Studying the influence of broken time-reversal symmetry on topological materials is an important fundamental problem of current interest in condensed matter physics and its understanding could also provide a route toward proof-of-concept spintronic devices that exploit spin-textured topological states. Here we develop a new model quantum material for studying the effect of breaking time-reversal symmetry: a hybrid heterostructure wherein a ferromagnetic semiconductor Ga1−xMnxAs, with an out-of-plane component of magnetization, is cleanly interfaced with a topological insulator (Bi,Sb)2(Te,Se)3 by molecular beam epitaxy. Lateral electrical transport in this bilayer is dominated by conduction through (Bi,Sb)2(Te,Se)3 whose conductivity is a few orders of magnitude higher than that of highly resistive Ga1−xMnxAs. Electrical transport measurements in a top-gated heterostructure device reveal a crossover from weak antilocalization to weak localization as the temperature is lowered or as the chemical potential approaches the Dirac point. This is accompanied by a systematic emergence of an anomalous Hall effect. These results are interpreted in terms of the opening of a gap at the Dirac point due to exchange coupling between the topological insulator surface state and the ferromagnetic ordering in Ga1−xMnxAs. The experiments described here show that well-developed III–V ferromagnetic semiconductors could serve as valuable components of artificially designed quantum materials aimed at exploring the interplay between magnetism and topological phenomena.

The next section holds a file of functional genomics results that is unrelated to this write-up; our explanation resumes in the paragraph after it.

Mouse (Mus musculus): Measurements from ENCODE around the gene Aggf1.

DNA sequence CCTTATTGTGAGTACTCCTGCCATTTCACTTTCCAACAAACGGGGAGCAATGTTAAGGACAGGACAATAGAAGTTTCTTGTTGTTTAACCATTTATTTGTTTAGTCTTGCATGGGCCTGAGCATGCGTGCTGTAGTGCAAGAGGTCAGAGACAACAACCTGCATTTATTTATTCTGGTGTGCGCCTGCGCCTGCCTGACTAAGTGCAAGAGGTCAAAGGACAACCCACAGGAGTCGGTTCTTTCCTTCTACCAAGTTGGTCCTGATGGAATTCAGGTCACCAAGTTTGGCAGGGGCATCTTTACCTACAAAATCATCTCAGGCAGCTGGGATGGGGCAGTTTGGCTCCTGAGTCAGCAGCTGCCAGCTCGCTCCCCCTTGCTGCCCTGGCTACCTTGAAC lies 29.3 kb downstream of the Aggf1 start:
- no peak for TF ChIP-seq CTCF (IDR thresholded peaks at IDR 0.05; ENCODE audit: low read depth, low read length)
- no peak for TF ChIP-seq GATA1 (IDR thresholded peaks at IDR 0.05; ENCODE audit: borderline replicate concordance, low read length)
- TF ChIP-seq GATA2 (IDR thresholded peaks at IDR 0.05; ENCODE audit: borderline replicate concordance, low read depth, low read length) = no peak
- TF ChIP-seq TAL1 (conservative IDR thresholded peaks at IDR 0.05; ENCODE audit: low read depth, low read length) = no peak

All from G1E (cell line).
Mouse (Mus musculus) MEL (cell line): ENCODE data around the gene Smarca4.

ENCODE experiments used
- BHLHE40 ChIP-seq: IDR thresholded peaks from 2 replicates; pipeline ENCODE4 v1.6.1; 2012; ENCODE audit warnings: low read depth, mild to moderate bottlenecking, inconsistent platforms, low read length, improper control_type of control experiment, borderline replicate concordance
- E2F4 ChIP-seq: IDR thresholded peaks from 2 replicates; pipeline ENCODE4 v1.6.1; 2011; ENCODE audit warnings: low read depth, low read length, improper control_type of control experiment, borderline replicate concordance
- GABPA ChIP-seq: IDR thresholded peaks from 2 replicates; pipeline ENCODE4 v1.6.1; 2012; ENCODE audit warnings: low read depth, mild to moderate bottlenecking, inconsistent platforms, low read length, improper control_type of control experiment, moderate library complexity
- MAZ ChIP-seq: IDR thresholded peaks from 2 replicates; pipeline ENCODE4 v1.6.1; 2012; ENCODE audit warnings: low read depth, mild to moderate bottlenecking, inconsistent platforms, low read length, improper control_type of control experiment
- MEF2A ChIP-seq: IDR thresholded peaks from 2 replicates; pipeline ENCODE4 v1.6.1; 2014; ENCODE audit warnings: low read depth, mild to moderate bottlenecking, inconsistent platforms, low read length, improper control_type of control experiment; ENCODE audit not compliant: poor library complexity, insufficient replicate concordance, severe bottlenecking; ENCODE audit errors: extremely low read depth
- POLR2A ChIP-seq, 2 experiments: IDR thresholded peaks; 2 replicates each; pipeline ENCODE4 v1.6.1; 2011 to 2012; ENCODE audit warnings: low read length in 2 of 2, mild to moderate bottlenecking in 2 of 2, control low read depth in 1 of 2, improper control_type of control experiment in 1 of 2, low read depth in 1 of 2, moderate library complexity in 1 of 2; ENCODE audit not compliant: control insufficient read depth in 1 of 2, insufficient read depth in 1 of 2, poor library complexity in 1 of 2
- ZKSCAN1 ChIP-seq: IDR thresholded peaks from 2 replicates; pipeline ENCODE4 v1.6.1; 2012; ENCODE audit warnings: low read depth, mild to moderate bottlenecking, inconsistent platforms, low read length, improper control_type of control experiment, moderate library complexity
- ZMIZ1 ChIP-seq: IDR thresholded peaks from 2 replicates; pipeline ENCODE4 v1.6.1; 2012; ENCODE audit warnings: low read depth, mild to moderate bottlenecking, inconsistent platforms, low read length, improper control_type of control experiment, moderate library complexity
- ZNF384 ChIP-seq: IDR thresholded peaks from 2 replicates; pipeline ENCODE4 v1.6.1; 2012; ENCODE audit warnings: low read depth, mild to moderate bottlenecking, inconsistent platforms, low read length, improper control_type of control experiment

All Science Journal Classification (ASJC) codes
- Electronic, Optical and Magnetic Materials
- Condensed Matter Physics